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The Catholic Campaign for Human Development (CCHD) is the domestic antipoverty and social justice program of the United States Conference of Catholic Bishops (USCCB).
CCHD was begun in 1969 as the "National Catholic Crusade Against Poverty" by the Catholic bishops in the United States, in part as a response to Pope Paul VI's encyclical Populorum progressio ("The Progress of Peoples"). CCHD's mission is "to address the root causes of poverty in America through promotion and support of community-controlled self-help organizations and through transformative social justice, education, and solidarity between poor and non-poor." 
CCHD is supported by an annual collection in U.S. Catholic parishes, and individual donations.
Through annual grants provided in collaboration with local dioceses, CCHD funds community organizations, community-run schools, minority-owned cooperatives and credit unions, capital for business development and job training programs, and setting up rural cooperatives. CCHD has distributed over 80,000 grants to date. Examples of CCHD efforts to help the disadvantaged are working to provide people "access to energy-efficient, green opportunities funded by the federal economic stimulus program" and getting the city of Boston and its contract vendors to remove questions about some past crimes from job applications.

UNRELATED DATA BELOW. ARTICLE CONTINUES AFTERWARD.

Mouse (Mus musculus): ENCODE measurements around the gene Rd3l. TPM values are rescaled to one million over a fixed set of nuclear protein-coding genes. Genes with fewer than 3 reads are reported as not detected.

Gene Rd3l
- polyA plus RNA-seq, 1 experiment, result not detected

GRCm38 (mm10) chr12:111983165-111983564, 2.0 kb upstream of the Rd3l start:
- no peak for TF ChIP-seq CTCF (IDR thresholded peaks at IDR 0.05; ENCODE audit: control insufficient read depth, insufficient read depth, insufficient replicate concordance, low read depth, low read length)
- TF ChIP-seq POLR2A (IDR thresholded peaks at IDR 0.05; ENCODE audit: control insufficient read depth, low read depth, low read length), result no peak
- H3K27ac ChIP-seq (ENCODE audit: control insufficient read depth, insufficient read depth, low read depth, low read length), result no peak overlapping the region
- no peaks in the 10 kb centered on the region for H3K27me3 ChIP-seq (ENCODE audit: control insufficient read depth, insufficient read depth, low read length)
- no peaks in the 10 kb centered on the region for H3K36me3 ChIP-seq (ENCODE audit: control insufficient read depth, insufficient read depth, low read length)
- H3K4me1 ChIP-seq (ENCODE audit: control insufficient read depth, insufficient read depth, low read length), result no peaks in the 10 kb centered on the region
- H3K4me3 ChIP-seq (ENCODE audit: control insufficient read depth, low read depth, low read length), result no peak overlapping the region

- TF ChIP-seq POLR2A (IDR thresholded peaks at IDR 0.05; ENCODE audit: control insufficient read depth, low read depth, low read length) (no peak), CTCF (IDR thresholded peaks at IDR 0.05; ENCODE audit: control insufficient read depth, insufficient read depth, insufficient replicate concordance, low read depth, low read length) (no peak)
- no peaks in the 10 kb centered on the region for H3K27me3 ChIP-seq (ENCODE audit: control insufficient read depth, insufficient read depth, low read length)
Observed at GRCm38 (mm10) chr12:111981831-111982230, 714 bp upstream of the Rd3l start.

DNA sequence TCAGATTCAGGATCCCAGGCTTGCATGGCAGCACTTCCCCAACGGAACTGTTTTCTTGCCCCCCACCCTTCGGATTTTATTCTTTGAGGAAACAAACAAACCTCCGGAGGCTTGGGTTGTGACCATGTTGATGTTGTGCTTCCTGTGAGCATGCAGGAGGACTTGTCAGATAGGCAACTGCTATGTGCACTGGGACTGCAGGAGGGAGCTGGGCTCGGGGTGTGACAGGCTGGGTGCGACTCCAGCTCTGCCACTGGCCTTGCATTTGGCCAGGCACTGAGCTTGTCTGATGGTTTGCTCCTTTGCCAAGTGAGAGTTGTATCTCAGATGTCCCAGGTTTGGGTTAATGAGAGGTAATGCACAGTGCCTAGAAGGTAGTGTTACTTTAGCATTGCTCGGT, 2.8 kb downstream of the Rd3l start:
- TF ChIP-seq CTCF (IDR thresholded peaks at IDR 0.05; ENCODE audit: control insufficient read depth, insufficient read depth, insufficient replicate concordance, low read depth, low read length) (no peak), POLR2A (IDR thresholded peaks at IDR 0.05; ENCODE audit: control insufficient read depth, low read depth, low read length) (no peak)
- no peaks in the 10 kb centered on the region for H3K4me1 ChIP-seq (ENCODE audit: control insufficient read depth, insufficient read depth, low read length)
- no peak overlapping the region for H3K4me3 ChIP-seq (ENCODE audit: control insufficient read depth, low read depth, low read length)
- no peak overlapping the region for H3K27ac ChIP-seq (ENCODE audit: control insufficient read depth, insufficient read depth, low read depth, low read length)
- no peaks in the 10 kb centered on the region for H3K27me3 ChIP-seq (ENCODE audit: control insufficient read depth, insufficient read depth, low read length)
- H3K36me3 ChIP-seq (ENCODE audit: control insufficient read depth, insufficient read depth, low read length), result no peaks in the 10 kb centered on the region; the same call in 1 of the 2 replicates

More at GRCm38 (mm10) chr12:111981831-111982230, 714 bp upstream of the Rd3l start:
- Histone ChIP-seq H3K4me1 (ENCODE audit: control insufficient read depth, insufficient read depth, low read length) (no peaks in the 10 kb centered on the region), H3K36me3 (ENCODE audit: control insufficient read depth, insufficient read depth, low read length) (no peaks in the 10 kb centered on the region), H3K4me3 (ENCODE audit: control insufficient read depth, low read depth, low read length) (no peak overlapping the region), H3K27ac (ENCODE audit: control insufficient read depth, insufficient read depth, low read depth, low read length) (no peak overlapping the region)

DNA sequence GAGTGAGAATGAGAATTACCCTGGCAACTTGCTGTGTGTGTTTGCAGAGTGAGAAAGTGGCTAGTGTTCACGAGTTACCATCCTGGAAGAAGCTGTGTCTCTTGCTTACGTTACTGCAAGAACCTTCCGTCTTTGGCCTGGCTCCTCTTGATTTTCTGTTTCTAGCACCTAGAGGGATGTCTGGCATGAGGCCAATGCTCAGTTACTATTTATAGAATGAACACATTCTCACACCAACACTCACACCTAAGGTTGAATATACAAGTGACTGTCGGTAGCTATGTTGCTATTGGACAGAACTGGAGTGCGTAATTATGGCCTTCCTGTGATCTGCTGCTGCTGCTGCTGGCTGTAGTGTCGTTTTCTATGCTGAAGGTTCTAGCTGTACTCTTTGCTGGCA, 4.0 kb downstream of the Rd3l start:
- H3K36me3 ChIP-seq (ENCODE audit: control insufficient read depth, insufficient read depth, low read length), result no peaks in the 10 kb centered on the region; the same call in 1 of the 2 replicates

CCHD has come under fire from critics within the Church, alleging that the organization was promoting abortion, contraception and radical politics by funding the Association of Community Organizations for Reform Now, and that the CCHD was a force of internal corruption within the USCCB.   CCHD has responded in 2008 that all projects are consistent with Catholic doctrine, all grant proposals are reviewed by a committee of bishops and approved by the local diocese before being funded, and funded projects are monitored during the life of the grant. Criticism continues in 2011.
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